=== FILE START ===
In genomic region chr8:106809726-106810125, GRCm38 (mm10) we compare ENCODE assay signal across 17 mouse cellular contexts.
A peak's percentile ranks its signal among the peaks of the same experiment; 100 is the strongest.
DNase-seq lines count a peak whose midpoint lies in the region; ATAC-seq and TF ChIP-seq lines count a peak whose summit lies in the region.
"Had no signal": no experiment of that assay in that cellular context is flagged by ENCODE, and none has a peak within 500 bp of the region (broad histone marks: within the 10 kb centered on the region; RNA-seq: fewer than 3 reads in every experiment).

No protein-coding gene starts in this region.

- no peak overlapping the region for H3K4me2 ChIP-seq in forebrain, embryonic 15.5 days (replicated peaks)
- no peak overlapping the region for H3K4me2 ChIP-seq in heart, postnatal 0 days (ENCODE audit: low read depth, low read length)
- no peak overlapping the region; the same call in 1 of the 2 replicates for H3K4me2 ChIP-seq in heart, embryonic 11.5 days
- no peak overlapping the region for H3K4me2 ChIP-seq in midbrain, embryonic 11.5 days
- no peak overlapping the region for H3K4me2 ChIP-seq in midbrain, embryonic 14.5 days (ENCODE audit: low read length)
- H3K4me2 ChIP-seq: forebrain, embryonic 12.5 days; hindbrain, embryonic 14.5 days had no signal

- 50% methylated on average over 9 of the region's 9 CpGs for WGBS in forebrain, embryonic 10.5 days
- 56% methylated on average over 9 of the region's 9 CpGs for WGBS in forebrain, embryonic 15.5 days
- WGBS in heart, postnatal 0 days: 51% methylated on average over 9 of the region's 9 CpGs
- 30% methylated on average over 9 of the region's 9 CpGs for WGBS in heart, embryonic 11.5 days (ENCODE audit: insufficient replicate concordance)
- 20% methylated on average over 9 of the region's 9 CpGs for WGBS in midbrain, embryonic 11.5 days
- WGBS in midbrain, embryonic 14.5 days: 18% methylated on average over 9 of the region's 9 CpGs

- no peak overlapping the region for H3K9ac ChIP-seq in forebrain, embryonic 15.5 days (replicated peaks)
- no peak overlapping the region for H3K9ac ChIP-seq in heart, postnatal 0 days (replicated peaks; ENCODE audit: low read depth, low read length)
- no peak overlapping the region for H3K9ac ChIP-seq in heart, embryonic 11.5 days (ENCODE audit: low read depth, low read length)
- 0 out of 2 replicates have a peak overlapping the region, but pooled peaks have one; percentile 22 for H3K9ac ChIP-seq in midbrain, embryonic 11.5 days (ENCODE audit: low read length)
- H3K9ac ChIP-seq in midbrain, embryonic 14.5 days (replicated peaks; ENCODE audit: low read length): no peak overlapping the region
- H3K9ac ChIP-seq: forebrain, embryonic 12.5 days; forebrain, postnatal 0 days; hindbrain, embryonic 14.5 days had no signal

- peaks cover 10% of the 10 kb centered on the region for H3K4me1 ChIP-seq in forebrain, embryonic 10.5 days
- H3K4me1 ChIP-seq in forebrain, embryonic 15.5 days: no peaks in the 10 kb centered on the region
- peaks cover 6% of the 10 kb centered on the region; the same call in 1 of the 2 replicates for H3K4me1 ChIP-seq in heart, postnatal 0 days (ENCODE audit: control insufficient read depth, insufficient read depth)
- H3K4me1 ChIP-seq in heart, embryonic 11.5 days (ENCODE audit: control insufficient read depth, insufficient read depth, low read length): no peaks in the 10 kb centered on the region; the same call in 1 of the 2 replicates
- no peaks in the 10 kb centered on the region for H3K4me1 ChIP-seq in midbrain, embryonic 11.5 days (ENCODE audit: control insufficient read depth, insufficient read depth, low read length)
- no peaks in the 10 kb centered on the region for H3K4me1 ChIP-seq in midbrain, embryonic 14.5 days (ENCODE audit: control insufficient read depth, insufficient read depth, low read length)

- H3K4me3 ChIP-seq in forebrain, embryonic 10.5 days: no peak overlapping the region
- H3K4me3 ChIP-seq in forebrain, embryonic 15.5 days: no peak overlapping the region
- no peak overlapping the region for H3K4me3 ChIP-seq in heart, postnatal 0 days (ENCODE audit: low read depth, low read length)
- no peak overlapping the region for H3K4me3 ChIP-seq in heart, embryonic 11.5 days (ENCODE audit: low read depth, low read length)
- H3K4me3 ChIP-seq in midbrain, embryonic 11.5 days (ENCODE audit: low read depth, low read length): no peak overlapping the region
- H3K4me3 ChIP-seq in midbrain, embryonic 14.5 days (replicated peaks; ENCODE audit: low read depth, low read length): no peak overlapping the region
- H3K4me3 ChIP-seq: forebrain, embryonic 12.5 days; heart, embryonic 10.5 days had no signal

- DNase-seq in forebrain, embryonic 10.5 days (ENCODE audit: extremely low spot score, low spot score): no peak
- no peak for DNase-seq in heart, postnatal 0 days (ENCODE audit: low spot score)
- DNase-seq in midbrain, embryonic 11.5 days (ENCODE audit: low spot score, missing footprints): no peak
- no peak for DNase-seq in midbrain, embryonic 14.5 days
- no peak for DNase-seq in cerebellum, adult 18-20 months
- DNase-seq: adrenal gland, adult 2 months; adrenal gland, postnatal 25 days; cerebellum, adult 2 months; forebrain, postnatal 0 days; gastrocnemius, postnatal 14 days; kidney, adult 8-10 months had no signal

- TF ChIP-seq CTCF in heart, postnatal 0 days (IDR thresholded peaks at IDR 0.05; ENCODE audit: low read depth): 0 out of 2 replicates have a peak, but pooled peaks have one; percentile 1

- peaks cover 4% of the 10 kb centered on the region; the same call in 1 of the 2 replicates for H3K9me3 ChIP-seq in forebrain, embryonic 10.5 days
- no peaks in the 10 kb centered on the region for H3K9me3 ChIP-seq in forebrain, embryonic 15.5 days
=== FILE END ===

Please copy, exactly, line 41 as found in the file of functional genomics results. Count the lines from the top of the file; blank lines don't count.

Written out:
- no peak for DNase-seq in cerebellum, adult 18-20 months